walkhighlands


Out of the woods

Karen Thorburn

Twenty-first century life is incredibly hectic. Most people’s diaries are jam-packed with work, family and social commitments. Productivity is viewed in black and white terms: being busy is good; idleness is bad. We must always be somewhere; doing something.

Last summer, my dad passed away at the peak of my busiest time of the year. I was overwhelmed with work to the extent that I couldn’t begin to process this enormous loss, nor could I devote any time to simple pleasures which would nourish my soul and help me to de-stress, such as a peaceful walk through the countryside.

Lone tree on Wood Hill near Avoch on the Black Isle

Newly self-employed and with mounting deadlines and no opportunity for compassionate leave, my only option was to bottle up my emotions, attach a smile to my face and keep going. Time and again, I received well-meant messages along the lines of, “I’m glad you’re keeping busy during such a difficult time.” The months rolled by, obligations were fulfilled, and I finally found some time and space in which to think. Why is work-related stress considered a positive distraction at a time of immense grief? Must reflection and self-care always be an afterthought? How could I start to untangle myself from this complex web of emotions?

Tentsmuir Forest, Fife

Two months ago, I joined a support group to connect with other women whose lives have been touched by cancer; either their own or that of a loved one, as in my case. During one session, the class was instructed to take a short walk outdoors, in silence, and focus all our senses on the surroundings; from the feel of frost crunching underfoot, to the dappled winter sunlight on our faces, and the road noise rising from the other side of the fence. We discussed the exercise afterwards and I was disturbed to hear that, for many of the participants, this was a new experience on two levels: 1) switching off from conversation and our own thoughts long enough to engage with the world around us in a meaningful way; and 2) walking without a purpose; walking for the sake of walking.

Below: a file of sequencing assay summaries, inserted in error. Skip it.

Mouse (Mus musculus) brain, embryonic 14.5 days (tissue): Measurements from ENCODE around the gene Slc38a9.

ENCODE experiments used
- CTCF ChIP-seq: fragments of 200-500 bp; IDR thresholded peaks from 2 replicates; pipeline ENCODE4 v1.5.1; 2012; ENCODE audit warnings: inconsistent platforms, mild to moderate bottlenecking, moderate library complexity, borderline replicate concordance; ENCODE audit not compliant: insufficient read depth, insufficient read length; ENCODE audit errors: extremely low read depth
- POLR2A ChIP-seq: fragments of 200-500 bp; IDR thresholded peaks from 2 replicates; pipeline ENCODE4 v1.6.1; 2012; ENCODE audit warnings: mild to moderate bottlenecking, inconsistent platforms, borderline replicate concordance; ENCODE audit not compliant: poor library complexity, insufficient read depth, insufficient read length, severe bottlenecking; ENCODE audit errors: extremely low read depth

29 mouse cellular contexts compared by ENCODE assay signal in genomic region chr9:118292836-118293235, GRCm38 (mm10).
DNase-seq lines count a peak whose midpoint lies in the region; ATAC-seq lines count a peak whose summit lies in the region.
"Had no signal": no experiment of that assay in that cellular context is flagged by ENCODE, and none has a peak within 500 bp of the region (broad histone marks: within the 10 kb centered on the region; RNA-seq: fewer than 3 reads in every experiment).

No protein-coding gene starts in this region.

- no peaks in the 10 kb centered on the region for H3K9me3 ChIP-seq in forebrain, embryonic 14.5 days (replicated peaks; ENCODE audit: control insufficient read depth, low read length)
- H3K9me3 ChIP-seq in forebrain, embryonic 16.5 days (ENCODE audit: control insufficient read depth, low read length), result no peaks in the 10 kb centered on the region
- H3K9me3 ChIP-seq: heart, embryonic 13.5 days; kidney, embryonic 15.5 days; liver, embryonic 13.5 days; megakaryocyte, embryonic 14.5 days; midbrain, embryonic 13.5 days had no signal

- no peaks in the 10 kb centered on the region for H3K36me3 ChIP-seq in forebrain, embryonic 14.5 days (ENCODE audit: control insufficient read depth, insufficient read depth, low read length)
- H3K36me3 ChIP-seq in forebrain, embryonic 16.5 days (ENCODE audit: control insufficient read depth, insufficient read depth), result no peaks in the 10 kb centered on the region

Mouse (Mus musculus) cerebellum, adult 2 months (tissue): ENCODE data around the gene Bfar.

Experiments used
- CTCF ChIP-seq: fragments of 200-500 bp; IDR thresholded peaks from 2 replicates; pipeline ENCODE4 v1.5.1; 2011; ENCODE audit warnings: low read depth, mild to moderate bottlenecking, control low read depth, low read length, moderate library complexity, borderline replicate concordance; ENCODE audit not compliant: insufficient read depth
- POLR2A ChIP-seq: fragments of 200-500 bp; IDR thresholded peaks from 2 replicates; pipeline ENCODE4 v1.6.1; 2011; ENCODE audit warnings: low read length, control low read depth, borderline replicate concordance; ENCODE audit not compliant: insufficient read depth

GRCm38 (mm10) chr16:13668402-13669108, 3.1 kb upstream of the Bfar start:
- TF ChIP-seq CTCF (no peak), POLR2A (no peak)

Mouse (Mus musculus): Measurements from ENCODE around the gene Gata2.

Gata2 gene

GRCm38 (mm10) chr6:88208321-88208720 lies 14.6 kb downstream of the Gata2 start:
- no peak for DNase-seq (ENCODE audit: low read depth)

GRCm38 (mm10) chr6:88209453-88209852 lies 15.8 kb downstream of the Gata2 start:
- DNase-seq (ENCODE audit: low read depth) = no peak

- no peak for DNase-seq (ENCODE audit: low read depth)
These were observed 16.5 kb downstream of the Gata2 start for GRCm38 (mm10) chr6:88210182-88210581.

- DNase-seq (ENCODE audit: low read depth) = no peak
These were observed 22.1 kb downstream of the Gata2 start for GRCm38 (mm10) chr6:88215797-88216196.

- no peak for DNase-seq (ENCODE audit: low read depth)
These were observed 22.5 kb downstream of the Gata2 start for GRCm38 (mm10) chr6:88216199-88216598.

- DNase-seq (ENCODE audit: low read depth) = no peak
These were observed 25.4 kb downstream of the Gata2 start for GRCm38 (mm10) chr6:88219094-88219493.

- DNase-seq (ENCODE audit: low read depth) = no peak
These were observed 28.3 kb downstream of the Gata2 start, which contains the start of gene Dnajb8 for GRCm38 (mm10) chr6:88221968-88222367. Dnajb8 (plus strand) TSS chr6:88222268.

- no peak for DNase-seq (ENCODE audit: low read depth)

Over the past couple of years, my own circumstances led me into this trap. I found myself nearly always too busy to venture outdoors for regular walks and I was constantly on auto-pilot; so pre-occupied with my own anxieties that, some days, if I did manage to get out and about, I could clock up thousands of steps and barely notice the landscape around me. I ruminated over my redundancy and my dad’s diagnosis. I worried about the future. I put one foot in front of the other until I ended up back at my car.

Dochgarroch, Inverness

I had something of a wake-up call in the support group when I learned that, on average, we spend only three minutes out of every hour fully focused on the present moment. Who wants to go through life feeling trapped in a busy mind 95% of the time? Whilst it’s impossible to flick the brain’s off switch, perhaps we can at least press pause now and again.

‘Mindfulness’ is the latest trendy buzzword that might have you reaching to close your internet browser but bear with me! Essentially, mindfulness is about using some straightforward techniques to help let go of stress and live in the present moment, free of judgement, and ultimately find more peace and fulfilment. I’ve recently been taught many techniques for relaxation and meditation, from paying closer attention to the texture, appearance and taste of the food that I eat, to simply closing my eyes and tuning into the sounds around me to find a moment of calm; always bringing my attention back to the deep inhale and slow exhale of my breath when my mind inevitably starts to wander.